I finally decided on donor 11651, who’d been my frontrunner all along. He was a twenty‑two‑year‑old college student with a double major in psychology and biochemistry. His medical history was excellent, with his only ‘blips’ being foot surgery for a football injury and an allergy to tree nuts. Even his family history was crystal clear, outside of his paternal grandfather being diagnosed with high blood pressure and arthritis in his late seventies. He came from a good family who seemed, at least on paper, to be physically and psychologically robust with great academic records and a full‑blown love of aviation. They were all pilots, either full‑time or hobbyists.
11651 was 6’1” with olive skin, brown hair and brown eyes. From what I could derive from the facial features report, which was like putting together an imaginary jigsaw puzzle, he was rather a strapping young lad. His baby picture, the only photograph provided, was suitably adorable, his one physical quirk being a set of rather sticky‑out ears that Mum kept saying could easily be pinned back should they genetically arise.
The clincher was the personal essay section of his profile:
Why do you want to be a donor? I think it is a good supplemental source of income while also allowing me to do something special for someone else.
Describe your relationship with your family. How has your family shaped your values and who you are today? I have a good relationship with my family. My parents placed their values on different things and I think I got the best of both worlds! My father thought it was important to work hard and my mother emphasized being a good person.
What makes you unique? I try hard to be successful and accomplished but not to impress other people – I do it for myself.
What are you most proud of and why? Achieving well academically while still being involved in athletics because it takes a lot of devotion and it is easy to give up.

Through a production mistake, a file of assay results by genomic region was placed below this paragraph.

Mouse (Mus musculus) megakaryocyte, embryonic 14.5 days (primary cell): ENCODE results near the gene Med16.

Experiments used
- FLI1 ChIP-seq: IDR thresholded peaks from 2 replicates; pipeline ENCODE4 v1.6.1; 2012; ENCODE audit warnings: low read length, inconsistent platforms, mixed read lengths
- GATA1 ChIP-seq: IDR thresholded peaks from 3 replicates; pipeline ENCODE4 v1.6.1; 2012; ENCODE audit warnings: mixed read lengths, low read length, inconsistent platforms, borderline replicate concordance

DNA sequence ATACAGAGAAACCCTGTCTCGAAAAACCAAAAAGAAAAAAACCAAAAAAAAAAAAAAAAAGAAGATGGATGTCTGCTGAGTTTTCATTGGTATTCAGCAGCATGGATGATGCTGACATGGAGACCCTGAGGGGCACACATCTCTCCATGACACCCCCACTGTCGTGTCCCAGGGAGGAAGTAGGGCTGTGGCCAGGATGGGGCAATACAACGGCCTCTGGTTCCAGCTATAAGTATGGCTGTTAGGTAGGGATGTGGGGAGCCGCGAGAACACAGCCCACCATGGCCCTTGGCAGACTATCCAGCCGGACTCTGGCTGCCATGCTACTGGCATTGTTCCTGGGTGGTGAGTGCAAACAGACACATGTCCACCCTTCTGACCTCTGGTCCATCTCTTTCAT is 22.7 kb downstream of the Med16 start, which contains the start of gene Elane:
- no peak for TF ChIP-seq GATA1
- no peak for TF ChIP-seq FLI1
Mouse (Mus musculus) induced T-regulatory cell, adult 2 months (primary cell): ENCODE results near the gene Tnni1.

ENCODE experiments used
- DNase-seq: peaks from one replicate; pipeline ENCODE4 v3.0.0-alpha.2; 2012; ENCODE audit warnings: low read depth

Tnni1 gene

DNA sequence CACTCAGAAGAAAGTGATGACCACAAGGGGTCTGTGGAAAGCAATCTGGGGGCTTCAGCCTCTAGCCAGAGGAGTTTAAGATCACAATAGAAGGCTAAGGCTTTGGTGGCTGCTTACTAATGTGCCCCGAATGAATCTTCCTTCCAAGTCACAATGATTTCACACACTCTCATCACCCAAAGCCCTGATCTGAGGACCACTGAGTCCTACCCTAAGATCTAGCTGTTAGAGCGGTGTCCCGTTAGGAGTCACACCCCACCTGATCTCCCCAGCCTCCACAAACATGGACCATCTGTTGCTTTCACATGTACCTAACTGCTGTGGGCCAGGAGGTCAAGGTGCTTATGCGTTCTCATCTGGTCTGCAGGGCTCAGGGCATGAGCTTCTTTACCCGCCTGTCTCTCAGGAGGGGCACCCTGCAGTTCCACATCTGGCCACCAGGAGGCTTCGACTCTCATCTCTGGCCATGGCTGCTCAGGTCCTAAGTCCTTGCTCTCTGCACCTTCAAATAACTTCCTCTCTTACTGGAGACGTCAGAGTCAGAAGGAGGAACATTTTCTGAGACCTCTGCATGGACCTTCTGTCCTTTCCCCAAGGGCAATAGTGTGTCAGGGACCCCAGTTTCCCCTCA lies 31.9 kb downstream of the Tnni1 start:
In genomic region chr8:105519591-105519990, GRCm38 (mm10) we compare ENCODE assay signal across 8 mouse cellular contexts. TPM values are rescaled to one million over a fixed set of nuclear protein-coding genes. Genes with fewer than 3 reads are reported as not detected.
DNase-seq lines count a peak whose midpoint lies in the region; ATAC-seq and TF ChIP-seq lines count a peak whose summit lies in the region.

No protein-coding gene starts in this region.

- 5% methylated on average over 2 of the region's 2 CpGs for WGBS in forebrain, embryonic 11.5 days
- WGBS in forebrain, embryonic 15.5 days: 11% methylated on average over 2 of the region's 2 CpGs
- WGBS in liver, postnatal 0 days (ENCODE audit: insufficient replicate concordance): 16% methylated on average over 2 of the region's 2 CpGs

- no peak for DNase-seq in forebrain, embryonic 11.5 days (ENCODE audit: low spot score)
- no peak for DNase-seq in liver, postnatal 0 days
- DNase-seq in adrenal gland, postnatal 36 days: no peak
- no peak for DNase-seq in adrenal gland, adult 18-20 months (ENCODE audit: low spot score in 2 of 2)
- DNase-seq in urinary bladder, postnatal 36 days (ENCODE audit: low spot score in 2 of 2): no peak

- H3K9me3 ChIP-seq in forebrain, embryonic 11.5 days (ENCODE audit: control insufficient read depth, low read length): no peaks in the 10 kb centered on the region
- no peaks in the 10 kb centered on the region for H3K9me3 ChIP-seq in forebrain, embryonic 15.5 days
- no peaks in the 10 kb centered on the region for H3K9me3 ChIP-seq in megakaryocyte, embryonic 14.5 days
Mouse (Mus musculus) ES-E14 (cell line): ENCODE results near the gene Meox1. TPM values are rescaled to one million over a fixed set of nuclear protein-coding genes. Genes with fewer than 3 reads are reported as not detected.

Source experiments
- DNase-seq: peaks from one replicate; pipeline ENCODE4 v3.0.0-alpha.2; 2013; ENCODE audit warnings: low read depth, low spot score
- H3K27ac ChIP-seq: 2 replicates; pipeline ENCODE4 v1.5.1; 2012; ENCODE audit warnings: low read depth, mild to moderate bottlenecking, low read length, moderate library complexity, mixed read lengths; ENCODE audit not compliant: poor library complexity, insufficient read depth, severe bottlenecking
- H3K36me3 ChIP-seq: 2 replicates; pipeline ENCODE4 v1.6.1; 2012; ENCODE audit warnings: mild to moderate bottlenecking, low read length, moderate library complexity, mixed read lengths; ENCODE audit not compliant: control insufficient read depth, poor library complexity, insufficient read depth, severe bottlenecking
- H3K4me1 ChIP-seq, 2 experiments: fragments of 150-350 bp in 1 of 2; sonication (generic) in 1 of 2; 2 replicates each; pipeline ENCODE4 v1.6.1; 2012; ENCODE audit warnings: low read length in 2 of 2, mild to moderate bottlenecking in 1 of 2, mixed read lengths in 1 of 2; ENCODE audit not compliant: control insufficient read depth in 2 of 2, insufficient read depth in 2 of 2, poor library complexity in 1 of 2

If you could pass on a message to your recipients or their children, what would that message be? The goals that society set up for us are not always what’s best. When it all comes down to it, what matters most is that you are happy.
That was it, decided. The biological father of my future child seemed like an all‑round good guy. 11651 had even noted Australia as his top travel destination in his donor profile. And yes indeed, a part of him would, hopefully and eventually, be heading down under!
Then again, maybe not.
The IUI failed. I’d actually been too late when I arrived in the US doctor’s office for the IUI. I’d gotten my timings wrong and used the trigger injection too early, which resulted in me ovulating too early for the transfer to work. The doctor showed me the ultrasound monitor and I could clearly see the egg was starting to break down. He did the IUI anyway on my request, because he couldn’t bear the disappointment on my face. He had explained the very low odds of success, but I’d come too far and I was too wired to have him take any chance, no matter how small, away from me. I got my period before I landed back in Sydney.
My best‑laid plans had been foiled due to my own miscalculations. I was really kicking myself for my stupidity, and for not paying close enough attention to the schedule. The fact that I was holding down a full‑time job, travelling for work and managing the time difference didn’t seem to be enough of an excuse, but I had to let it go, despite my frustration and disappointment. There was no point beating myself up any further and making myself feel so bad.
I needed to shake it off and start planning the next step.